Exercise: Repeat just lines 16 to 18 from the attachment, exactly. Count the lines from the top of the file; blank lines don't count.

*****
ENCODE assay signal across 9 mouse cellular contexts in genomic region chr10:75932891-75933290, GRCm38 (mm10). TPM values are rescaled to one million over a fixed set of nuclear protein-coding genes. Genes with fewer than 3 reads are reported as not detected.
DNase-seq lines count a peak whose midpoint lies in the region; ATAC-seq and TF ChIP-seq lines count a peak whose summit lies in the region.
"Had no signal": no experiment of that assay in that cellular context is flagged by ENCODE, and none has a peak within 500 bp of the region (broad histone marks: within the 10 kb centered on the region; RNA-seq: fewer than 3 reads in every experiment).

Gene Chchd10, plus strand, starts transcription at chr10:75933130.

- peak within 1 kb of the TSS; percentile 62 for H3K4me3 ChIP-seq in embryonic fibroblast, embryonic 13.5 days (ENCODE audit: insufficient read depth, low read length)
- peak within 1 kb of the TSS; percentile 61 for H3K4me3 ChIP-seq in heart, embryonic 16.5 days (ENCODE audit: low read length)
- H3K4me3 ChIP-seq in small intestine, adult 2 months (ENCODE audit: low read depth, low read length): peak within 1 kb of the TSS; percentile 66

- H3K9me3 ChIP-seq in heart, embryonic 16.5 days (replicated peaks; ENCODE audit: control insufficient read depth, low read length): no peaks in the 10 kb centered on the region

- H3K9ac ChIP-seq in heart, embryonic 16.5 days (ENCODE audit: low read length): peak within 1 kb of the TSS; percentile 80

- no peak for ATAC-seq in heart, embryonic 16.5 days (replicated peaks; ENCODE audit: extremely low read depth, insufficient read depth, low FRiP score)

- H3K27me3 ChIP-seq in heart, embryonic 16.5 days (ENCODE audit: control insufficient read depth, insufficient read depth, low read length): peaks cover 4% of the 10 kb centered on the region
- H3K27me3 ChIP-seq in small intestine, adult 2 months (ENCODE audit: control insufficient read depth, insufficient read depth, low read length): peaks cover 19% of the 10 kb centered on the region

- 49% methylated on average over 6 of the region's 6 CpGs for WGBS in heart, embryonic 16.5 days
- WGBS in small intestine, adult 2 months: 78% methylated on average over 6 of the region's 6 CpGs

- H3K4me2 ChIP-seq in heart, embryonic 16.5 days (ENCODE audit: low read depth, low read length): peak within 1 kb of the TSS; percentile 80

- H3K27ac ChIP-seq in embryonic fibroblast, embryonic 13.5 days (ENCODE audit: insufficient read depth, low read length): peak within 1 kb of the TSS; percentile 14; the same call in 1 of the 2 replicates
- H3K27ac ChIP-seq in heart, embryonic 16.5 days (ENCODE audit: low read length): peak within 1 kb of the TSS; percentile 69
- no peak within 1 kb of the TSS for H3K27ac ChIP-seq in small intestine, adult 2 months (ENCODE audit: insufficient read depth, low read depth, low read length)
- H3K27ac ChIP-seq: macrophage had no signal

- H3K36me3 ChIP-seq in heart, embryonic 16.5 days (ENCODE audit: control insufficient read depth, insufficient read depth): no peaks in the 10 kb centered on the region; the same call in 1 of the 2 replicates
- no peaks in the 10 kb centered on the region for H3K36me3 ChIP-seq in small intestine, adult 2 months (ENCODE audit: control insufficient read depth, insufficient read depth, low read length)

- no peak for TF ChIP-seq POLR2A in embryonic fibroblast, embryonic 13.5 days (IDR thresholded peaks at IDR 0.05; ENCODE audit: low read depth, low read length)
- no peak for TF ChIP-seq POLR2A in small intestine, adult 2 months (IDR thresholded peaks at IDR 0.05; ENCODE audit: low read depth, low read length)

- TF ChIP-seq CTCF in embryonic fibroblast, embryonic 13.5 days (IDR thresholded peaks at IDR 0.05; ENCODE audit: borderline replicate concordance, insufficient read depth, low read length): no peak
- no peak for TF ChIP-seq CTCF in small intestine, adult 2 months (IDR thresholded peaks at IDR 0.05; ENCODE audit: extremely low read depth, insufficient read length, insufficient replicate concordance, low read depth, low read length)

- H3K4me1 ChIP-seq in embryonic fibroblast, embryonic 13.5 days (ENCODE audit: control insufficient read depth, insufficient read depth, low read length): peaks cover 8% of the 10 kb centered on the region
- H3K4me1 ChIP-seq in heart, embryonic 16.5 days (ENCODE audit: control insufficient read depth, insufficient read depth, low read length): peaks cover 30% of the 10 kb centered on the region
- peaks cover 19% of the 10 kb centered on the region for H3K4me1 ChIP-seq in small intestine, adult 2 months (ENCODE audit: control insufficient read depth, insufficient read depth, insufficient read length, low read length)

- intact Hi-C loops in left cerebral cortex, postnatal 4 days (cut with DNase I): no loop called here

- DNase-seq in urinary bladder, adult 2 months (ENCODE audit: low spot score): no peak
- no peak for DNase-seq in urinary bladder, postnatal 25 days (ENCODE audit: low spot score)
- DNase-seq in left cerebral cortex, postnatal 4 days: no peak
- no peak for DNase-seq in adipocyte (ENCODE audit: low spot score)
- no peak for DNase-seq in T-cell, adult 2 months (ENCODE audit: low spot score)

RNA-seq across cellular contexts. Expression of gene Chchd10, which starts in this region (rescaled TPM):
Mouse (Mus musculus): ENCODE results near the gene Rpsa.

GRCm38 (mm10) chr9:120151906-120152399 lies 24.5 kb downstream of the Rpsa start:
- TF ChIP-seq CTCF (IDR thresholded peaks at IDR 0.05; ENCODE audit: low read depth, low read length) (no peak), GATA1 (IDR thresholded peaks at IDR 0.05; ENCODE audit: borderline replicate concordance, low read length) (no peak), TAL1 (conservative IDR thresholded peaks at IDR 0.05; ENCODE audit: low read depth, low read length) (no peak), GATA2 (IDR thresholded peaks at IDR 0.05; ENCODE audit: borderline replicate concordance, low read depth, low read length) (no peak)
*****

- H3K27ac ChIP-seq in embryonic fibroblast, embryonic 13.5 days (ENCODE audit: insufficient read depth, low read length): peak within 1 kb of the TSS; percentile 14; the same call in 1 of the 2 replicates
- H3K27ac ChIP-seq in heart, embryonic 16.5 days (ENCODE audit: low read length): peak within 1 kb of the TSS; percentile 69
- no peak within 1 kb of the TSS for H3K27ac ChIP-seq in small intestine, adult 2 months (ENCODE audit: insufficient read depth, low read depth, low read length)